By Afshin Majlesi

Age-old Noruz traditions altered by coronavirus in Iran

April 3, 2020 - 22:9

Iranians experienced totally-changed traditions during this Noruz (the two-week New Year holidays started March 20) in the face of the novel coronavirus pandemic that has crippled the tourism and hospitality industries worldwide.

The virus, also known as COVID-19, caused air, road and rail travels a meltdown in the country such as the whole world.

In an act that is far different from the sole of the age-old Noruz traditions, a majority of people stayed home instead of coming together, visiting the loved ones, or spending time in the nature.

Each Noruz, hoteliers, airliners, tour operators, restaurants, and local communities prepare to reap a bonanza over a traditional peak season, which starts days before Noruz.

The nation by tradition make hundreds of trips, mostly domestic ones, when most businesses and workplaces are closed, as are schools. The number of domestic travelers is sometimes difficult to gauge accurately because many use their own cars to get around. In addition to Iran’s popular tourist sites, including the historical cities of Isfahan and Shiraz, hundreds of thousands head for the coasts of the Caspian Sea.

However, local and government authorities, this year, issued severe warnings, urging to limit travel between major cities in order to contain the virus. They also warned that may use “force” to limit travel throughout the country if needed.

Last year, Iranians made 74 million overnight stays in their domestic trips during Noruz holidays, which showed an increase of 20 percent year on year.

Sizdah Bedar, also known as Nature Day, puts an end to Noruz rituals when millions of people flock to the parks with picnics to spend a day in nature with family and friends on the 13th day of Farvardin, the first month of the Iranian calendar.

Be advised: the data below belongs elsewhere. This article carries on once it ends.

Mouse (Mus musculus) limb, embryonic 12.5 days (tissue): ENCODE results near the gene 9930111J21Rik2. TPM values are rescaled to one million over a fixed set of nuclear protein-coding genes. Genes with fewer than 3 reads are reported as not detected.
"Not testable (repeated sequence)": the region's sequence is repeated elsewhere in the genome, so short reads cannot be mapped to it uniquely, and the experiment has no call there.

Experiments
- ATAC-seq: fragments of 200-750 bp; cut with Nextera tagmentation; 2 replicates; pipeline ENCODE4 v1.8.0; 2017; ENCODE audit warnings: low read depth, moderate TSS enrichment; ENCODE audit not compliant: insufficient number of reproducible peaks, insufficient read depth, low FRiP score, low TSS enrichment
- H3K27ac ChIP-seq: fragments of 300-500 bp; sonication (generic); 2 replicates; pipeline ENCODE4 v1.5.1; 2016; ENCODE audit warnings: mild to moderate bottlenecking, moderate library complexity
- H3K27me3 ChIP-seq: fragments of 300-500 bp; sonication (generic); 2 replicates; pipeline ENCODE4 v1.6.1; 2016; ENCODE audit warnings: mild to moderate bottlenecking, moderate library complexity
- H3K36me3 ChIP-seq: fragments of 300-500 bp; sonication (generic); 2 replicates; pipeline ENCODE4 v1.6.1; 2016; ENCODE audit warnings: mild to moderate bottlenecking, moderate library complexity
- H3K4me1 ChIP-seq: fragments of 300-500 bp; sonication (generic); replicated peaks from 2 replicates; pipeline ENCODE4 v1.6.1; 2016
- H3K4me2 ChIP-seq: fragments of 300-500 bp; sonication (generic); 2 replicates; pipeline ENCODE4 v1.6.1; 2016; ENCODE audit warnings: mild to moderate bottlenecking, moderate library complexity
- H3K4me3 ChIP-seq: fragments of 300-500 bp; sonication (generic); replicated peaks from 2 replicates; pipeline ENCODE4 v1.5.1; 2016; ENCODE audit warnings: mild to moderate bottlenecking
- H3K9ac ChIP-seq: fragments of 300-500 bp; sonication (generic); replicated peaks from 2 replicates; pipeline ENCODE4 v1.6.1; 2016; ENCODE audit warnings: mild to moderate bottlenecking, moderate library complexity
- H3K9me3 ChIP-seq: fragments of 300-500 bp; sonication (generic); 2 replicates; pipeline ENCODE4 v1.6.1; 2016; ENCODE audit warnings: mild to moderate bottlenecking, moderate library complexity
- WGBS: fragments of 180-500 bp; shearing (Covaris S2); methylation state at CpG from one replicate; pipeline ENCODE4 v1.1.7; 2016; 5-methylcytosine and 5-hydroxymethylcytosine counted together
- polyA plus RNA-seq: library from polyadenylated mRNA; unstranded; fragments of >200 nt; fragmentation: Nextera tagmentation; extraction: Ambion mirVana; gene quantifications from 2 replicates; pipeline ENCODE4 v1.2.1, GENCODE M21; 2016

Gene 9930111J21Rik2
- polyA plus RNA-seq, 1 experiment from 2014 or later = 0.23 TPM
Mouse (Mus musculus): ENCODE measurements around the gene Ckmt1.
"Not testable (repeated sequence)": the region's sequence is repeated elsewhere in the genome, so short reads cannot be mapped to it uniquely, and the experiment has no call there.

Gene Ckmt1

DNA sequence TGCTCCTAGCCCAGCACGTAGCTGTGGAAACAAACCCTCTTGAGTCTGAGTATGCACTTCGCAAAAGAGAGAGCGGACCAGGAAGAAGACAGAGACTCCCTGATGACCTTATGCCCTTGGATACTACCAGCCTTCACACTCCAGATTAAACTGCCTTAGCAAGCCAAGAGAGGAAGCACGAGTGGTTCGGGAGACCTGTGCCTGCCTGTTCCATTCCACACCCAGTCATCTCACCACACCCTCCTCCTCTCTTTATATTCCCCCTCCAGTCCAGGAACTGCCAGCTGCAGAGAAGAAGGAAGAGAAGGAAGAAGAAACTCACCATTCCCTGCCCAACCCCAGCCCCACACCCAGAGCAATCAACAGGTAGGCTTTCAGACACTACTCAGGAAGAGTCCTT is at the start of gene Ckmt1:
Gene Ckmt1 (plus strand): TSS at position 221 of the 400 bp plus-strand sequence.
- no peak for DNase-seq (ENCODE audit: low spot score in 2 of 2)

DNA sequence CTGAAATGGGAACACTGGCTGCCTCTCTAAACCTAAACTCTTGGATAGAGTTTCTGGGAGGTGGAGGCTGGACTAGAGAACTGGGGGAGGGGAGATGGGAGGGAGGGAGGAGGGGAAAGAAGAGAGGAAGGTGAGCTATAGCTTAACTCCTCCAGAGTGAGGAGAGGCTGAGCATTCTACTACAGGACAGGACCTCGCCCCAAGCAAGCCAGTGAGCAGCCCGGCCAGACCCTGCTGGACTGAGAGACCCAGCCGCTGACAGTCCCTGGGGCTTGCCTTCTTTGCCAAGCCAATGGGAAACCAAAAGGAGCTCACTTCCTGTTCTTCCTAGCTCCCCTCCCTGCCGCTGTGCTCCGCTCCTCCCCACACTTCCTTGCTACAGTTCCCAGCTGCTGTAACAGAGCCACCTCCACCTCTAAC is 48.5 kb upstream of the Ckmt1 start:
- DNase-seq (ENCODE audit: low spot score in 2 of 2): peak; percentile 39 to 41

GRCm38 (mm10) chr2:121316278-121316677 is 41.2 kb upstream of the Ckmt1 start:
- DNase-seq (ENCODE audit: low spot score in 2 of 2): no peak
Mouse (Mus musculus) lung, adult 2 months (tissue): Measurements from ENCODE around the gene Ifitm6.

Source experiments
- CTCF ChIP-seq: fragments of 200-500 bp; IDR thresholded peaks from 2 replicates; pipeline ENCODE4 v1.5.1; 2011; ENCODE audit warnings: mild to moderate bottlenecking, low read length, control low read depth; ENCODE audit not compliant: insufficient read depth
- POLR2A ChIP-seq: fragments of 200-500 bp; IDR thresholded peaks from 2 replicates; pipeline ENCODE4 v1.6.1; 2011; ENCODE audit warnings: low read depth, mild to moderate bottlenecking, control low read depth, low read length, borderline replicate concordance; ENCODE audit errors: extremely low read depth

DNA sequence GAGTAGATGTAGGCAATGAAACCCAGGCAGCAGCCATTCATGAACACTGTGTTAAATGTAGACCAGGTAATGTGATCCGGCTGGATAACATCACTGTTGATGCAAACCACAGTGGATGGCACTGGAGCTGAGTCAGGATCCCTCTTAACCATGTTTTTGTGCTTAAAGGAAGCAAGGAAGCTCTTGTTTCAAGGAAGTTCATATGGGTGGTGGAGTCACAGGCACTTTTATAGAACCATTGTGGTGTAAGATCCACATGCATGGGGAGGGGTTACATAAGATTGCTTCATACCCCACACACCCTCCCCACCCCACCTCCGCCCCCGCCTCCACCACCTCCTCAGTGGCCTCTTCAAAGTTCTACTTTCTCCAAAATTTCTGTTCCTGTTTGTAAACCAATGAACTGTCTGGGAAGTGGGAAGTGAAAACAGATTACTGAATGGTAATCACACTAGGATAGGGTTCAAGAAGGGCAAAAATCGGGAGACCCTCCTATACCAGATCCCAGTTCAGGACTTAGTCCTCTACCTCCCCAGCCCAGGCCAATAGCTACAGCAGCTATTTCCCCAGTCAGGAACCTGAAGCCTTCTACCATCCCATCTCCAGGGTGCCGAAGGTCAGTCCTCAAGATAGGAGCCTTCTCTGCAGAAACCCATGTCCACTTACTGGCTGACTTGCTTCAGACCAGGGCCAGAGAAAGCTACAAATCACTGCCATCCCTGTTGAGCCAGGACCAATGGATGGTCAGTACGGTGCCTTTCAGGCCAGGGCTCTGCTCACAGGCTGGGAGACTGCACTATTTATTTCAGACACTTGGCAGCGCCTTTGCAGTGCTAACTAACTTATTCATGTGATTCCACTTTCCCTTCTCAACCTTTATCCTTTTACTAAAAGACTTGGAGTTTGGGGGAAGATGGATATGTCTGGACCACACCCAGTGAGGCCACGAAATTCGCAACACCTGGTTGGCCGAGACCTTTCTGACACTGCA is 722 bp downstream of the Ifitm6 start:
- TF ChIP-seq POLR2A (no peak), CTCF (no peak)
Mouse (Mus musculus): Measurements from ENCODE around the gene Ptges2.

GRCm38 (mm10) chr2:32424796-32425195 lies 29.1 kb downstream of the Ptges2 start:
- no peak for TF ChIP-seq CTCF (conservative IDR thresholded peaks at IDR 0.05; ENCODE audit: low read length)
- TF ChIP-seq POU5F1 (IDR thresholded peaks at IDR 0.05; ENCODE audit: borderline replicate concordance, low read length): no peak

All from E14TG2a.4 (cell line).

This year, parks and gardens witnessed an unusual serene and quiet picture on Wednesday.

From days before Sizdah Bedar, authorities closed parks, recreational areas and access to the countryside and mountains to avoid crowds and the further spread of the virus.

Prior to Noruz, tourism minister Ali-Asghar Mounesan announced no official celebrations or public gatherings, even the pre-scheduled ones, would be held during the two-week holidays (starting March 20 this year) in a bid to combat the coronavirus outbreak in the country.

Commenting on cancelled travels, Mounesan asked the nation to postpone or reschedule tours so as to help the tourism industry over the virus outbreak. “My suggestion to my dear people is that they do not cancel their hotel reservations and domestic tours as far as possible in order to help the tourism industry and prevent it from bankruptcy by making their reservations in time after virus is controlled.”

Indoor traditions did not suffer much form the virus. Every nooks at homes are cleaned and colorful Noruz tables are symbolically rearranged as part of a string of customs to herald the spring and celebrate rebirth.

The pandemic is also putting thousands of jobs, particularly tourism-related ones at risk, with traveling likely to slump for months to come.


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